1. The Prince of Petworth incited a really lively discussion on the popville site by just posting pics of the signs and a sidewalk bicyclist ignoring one of them. All sides were pretty well represented, with some as usual more intelligently expressed than others. Now that I’ve had time to go through all the comments (waiting in airports will do that!) I noticed that 5 pedestrians reported being hit with injuries, luckily none too serious, and 2 close calls. Others also reported the bicyclists yelling at them to get out of the way. (That’s yielding to pedestrians, as the law, even here, requires?) One of the last comments was one of two that mentioned moving here from elsewhere and, because, with one exception, it parallels my experience, I thought I’d repeat it here:

Anonymous: When I first moved to DC, I was shocked when walking and cyclists would come up fast behind me on the sidewalk (ringing or calling out, or not) because of the five cities I’ve lived in, this is the first one I’ve lived in where it is actually legal to bike on the sidewalk. I was surprised when I first read that. I used to yell at the cyclists to ride in the street before that. A perfectly logical assumption, given the laws and/or customs in other cities in this country (including the largest city, and formerly second largest city, where people never ride on the sidewalk). I don’t think it is safe to have bicyclists on the sidewalk.

That said, I rode my bike in those other cities , and I don’t here–I ride only outside the city. I find this city really scary to bike in. And that’s saying a lot, given that I’ve ridden in the largest city, and formerly second largest city, and the smaller city known far and wide to have the worst motorists anywhere in this country (where making a turn from 3 or 5 lanes over to the other side of the road is common). Riding in the street in DC should be made safer for cyclists.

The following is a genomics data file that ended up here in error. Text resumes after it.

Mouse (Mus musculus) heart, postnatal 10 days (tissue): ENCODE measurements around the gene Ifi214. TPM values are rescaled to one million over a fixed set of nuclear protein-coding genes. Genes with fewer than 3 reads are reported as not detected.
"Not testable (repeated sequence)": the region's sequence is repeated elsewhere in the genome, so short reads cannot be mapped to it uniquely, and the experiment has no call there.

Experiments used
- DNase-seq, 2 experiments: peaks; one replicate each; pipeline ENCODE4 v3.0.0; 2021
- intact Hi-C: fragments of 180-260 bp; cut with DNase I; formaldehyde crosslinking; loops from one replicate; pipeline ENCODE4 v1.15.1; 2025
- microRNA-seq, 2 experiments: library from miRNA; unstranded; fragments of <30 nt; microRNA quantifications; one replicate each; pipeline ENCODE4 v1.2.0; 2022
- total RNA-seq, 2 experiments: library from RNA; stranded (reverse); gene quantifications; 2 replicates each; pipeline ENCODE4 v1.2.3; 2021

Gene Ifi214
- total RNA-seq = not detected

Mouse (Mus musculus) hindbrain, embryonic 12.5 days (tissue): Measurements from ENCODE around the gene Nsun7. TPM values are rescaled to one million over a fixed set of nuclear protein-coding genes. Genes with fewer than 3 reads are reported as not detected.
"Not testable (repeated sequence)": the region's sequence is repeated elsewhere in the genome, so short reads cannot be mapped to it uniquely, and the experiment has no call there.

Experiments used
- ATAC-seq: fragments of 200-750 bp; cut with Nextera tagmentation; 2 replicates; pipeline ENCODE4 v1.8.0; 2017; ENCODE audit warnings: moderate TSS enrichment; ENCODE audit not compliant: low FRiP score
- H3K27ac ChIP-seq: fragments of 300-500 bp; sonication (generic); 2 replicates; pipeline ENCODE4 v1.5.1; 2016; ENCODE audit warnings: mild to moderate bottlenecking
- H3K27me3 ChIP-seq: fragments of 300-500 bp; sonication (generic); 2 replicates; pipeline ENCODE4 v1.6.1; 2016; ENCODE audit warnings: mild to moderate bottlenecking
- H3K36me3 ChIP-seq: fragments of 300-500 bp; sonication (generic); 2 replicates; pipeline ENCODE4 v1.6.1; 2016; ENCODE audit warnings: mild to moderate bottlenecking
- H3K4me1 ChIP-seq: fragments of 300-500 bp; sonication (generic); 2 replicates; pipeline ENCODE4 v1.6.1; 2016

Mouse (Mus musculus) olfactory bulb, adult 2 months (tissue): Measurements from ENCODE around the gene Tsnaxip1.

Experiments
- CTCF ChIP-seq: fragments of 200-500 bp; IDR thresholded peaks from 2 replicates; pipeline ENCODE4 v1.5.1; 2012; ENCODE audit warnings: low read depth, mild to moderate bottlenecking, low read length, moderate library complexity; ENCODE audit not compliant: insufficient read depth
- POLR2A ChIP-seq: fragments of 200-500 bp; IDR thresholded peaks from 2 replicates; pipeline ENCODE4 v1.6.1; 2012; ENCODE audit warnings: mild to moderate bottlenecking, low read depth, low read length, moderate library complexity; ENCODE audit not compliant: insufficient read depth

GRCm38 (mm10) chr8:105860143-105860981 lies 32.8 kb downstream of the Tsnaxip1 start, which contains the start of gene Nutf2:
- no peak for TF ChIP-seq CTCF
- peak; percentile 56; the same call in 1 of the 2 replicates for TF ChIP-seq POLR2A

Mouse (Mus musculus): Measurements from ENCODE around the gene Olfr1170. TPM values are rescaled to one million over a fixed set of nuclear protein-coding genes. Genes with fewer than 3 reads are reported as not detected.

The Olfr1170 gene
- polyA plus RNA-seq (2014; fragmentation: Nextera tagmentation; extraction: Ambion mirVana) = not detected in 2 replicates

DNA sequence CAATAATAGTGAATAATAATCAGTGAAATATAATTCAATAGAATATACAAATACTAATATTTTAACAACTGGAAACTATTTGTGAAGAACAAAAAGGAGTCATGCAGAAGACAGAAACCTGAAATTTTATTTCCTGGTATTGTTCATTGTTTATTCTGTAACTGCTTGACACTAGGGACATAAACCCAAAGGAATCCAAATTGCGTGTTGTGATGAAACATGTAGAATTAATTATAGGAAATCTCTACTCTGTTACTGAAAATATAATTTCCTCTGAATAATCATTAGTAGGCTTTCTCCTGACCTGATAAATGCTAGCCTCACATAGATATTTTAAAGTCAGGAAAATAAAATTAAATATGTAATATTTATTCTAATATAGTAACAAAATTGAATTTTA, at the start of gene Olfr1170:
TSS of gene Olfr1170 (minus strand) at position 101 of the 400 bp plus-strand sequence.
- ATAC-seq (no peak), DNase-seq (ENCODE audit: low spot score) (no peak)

The only part where my experience is different is that I can and have biked in DC, but I’ve always chosen my times and routes judiciously and that has helped. Some other commenters mentioned doing that too and it seems the best way to handle any situation (I do the same when driving or walking). That said, I do think that riding in the street in DC should be made safer for cyclists, but pedestrians shouldn’t have to wait until that is accomplished completely to the satisfaction of cyclists and their WABA lobby before the laws are changed to keep pedestrians safe on the sidewalks.

2. Well, since I see this post is already longer than I intended, I won’t address the pingback from the crotchety biker until next time.

And I’ll close with another step forward for pedestrians. We are one step closer to getting signs for Dupont. Thanks, Nick.

And to all Happy Independence Day and remember: STAY ALERT; DON’T GET HURT.